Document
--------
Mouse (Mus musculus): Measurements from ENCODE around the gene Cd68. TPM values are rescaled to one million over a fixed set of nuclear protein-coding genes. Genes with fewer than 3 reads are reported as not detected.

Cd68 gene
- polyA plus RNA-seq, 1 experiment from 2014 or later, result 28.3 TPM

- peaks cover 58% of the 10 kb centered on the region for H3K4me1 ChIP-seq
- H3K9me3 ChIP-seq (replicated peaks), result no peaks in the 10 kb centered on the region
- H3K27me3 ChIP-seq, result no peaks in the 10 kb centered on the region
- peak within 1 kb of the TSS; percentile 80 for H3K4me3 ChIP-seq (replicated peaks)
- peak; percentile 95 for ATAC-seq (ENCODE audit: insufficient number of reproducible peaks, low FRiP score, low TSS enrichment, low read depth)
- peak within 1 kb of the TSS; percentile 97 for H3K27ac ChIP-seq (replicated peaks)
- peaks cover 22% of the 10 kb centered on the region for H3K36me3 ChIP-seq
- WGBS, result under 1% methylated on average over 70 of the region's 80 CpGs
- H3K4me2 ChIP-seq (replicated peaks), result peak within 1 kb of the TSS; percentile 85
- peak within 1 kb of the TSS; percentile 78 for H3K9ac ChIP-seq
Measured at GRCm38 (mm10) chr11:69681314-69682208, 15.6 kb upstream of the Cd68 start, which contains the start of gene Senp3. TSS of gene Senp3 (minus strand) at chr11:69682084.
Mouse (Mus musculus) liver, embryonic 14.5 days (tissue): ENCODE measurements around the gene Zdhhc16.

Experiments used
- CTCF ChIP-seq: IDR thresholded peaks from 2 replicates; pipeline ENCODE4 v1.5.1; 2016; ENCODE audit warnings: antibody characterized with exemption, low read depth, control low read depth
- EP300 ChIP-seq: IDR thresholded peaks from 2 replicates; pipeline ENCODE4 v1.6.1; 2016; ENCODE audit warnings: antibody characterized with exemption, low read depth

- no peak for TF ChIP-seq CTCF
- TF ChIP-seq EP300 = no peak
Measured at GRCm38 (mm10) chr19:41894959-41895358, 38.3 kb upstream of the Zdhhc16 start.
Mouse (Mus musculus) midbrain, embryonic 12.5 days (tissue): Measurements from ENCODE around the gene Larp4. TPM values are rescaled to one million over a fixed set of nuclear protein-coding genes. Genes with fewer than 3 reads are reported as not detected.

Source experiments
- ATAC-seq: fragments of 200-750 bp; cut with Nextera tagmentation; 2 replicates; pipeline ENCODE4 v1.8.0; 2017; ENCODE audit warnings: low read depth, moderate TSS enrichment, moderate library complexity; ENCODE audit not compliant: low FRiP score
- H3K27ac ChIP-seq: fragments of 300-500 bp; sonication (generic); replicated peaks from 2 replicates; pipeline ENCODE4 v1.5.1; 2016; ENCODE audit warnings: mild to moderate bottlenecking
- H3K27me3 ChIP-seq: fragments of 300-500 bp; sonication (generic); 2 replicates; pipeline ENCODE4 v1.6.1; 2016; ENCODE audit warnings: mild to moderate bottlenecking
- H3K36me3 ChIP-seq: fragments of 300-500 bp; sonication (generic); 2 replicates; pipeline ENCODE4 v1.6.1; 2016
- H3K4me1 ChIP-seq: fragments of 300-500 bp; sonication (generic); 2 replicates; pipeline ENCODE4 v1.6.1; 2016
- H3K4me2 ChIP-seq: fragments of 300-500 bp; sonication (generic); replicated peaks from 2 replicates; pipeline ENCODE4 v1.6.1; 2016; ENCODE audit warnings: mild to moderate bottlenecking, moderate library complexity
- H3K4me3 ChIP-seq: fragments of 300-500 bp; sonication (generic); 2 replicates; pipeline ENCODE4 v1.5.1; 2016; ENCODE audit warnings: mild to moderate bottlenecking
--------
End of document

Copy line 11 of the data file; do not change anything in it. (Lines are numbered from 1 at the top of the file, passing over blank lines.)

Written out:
- WGBS, result under 1% methylated on average over 70 of the region's 80 CpGs